“The ‘Ramsay Brothers,’ as they are called, have in these films, and in India’s first horror show on television, featured ghosts, ghouls, monsters, zombies, witches, vampires and every conceivable version of things that go bump in the night. Mostly, they’ve been the first to do so.”  More on the Ramsay Brothers and Hindi film horror […]

Dark Shadows Roundtable

The Cinementals, the Collinsport Historical Society and Monster Island Resort join together for a thoughtful discussion of Tim Burton’s Dark Shadows. Like this:Like Loading…

If You Leave, How Will I Strangle You?

Computers and I are not the best of friends.  We’re more like work colleagues who really don’t care for one another.  We may act all professional, but secretly we’re each making sarcastic comments about the other’s hair, clothing, and annoying personal habits. Okay, maybe that’s just me. Like this:Like Loading…

Don’t Know How She Does It

Several years ago I went to Disney World with friends who had a small child.  The three of us adults were almost enough to keep the little one from exploding in all directions, but afterwards I needed a vacation from my vacation.  So I headed off to Daytona Beach, intending to spend a few days […]

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  • Of Note Elsewhere

    Comics Alliance suggests seven Star Wars comics to read before Disney makes them disappear. (Including a comic by one of Comics Editor Carol’s favorite creative teams–Corinna Bechko and Gabriel Hardman). “Starting in 2015, Disney’s handing the publishing of any and all new Star Wars comics over to Marvel Comics, with an all new, optimized-for-corporate-synergy canon that will spread across all their media platforms. Anything that’s not a movie (especially one of the Original Trilogy movies), or a Clone Wars cartoon, will be unceremoniously Order 66-ed out of existence, giving future filmmakers a clean-ish slate to make movies (and money) on. But what about all those Dark Horse comics? That’s where we come in with 7 Dark Horse Star Wars comics you should track down before they disappear.”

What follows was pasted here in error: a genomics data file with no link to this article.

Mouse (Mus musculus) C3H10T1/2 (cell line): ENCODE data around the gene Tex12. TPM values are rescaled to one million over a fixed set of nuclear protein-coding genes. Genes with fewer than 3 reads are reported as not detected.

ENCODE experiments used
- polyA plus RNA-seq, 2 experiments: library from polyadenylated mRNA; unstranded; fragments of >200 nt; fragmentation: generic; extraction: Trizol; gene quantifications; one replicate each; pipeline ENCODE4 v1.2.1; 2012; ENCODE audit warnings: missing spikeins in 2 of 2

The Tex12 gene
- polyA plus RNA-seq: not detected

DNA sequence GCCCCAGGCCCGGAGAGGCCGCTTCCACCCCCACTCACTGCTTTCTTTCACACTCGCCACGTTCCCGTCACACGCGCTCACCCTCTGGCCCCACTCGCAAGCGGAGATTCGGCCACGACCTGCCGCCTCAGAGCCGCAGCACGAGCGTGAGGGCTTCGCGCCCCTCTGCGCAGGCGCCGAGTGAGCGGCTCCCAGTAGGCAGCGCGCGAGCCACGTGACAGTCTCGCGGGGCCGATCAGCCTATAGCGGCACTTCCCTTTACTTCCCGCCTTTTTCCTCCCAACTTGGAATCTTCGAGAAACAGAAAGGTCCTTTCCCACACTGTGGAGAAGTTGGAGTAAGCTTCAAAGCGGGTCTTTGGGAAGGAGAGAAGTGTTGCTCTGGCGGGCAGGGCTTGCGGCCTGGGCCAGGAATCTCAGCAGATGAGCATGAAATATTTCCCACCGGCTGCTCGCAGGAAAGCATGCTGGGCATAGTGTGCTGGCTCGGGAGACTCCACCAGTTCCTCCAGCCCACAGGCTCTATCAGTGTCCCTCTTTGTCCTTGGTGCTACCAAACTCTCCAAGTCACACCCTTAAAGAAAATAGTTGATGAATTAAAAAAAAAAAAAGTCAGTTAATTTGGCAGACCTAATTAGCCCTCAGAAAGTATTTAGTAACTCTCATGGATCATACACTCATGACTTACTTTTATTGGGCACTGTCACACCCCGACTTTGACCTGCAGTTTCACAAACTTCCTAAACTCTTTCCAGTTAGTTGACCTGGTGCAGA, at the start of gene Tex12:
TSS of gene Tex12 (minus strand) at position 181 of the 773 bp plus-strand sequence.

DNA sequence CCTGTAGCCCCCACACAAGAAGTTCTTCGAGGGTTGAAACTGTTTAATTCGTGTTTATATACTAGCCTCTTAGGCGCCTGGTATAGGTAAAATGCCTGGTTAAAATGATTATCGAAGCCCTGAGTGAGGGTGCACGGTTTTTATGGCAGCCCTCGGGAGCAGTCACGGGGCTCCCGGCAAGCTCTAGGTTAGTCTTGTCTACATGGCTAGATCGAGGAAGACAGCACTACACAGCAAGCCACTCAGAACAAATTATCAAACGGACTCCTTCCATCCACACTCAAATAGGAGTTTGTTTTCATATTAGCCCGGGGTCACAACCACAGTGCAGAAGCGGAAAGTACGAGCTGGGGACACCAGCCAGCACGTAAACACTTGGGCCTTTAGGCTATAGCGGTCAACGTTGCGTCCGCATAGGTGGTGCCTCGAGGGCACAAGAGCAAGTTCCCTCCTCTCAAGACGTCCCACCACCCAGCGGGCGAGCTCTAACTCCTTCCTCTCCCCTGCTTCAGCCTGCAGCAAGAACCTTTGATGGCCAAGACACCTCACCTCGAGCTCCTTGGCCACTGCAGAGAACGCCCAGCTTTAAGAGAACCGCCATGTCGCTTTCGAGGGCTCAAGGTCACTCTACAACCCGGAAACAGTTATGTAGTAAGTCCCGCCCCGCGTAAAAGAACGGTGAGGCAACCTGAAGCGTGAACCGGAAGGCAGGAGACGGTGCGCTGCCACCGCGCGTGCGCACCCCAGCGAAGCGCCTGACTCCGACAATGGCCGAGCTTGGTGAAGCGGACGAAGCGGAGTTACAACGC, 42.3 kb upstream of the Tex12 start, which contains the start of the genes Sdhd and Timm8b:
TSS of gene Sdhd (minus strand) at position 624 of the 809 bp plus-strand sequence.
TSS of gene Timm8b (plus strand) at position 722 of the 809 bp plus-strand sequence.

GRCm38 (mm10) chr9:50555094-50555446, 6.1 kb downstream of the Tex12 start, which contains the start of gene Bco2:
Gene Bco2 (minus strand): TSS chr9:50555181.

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    At the New York Observer, Ashley Steves writes about Craig Ferguson’s The Late, Late Show. “No one could ever prepare you for watching an episode of Ferguson’s Late Late Show. A friend could not sit you down and explain it (“Well, it’s really meta and deconstructive and there’s a horse”). There was really no good way to recommend it. It was something you discovered and became a part of. You had to stumble upon it on your own, perhaps restless or bored or simply curious while flipping through channels when your eye quickly caught some of the madness. And that’s the best part. It was an unexpected gift. At its worst, it could still send you to bed grinning and comforted. At its best, it was art. It was silly and fun and truly not like any other late night show.”